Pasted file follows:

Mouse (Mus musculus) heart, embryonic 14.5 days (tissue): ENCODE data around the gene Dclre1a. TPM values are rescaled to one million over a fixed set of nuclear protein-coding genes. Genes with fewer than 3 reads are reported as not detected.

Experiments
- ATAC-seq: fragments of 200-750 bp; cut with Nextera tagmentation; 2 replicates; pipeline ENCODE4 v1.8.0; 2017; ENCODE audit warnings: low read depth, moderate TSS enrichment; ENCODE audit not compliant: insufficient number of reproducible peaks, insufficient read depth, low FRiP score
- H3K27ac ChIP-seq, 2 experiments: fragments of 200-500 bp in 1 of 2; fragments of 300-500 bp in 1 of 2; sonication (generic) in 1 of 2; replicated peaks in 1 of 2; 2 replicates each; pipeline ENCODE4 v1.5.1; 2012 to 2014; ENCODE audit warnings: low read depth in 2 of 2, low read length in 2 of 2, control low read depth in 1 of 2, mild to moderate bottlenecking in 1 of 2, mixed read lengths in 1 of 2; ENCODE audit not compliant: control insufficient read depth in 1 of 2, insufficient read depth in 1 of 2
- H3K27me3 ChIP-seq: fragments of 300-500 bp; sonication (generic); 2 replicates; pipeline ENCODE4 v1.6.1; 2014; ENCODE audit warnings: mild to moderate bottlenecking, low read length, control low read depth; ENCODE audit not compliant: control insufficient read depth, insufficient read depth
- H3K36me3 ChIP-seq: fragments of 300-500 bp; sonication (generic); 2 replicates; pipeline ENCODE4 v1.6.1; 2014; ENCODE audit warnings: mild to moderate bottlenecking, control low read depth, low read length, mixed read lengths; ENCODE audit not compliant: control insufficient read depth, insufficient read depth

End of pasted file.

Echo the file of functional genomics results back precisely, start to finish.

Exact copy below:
Mouse (Mus musculus) heart, embryonic 14.5 days (tissue): ENCODE data around the gene Dclre1a. TPM values are rescaled to one million over a fixed set of nuclear protein-coding genes. Genes with fewer than 3 reads are reported as not detected.

Experiments
- ATAC-seq: fragments of 200-750 bp; cut with Nextera tagmentation; 2 replicates; pipeline ENCODE4 v1.8.0; 2017; ENCODE audit warnings: low read depth, moderate TSS enrichment; ENCODE audit not compliant: insufficient number of reproducible peaks, insufficient read depth, low FRiP score
- H3K27ac ChIP-seq, 2 experiments: fragments of 200-500 bp in 1 of 2; fragments of 300-500 bp in 1 of 2; sonication (generic) in 1 of 2; replicated peaks in 1 of 2; 2 replicates each; pipeline ENCODE4 v1.5.1; 2012 to 2014; ENCODE audit warnings: low read depth in 2 of 2, low read length in 2 of 2, control low read depth in 1 of 2, mild to moderate bottlenecking in 1 of 2, mixed read lengths in 1 of 2; ENCODE audit not compliant: control insufficient read depth in 1 of 2, insufficient read depth in 1 of 2
- H3K27me3 ChIP-seq: fragments of 300-500 bp; sonication (generic); 2 replicates; pipeline ENCODE4 v1.6.1; 2014; ENCODE audit warnings: mild to moderate bottlenecking, low read length, control low read depth; ENCODE audit not compliant: control insufficient read depth, insufficient read depth
- H3K36me3 ChIP-seq: fragments of 300-500 bp; sonication (generic); 2 replicates; pipeline ENCODE4 v1.6.1; 2014; ENCODE audit warnings: mild to moderate bottlenecking, control low read depth, low read length, mixed read lengths; ENCODE audit not compliant: control insufficient read depth, insufficient read depth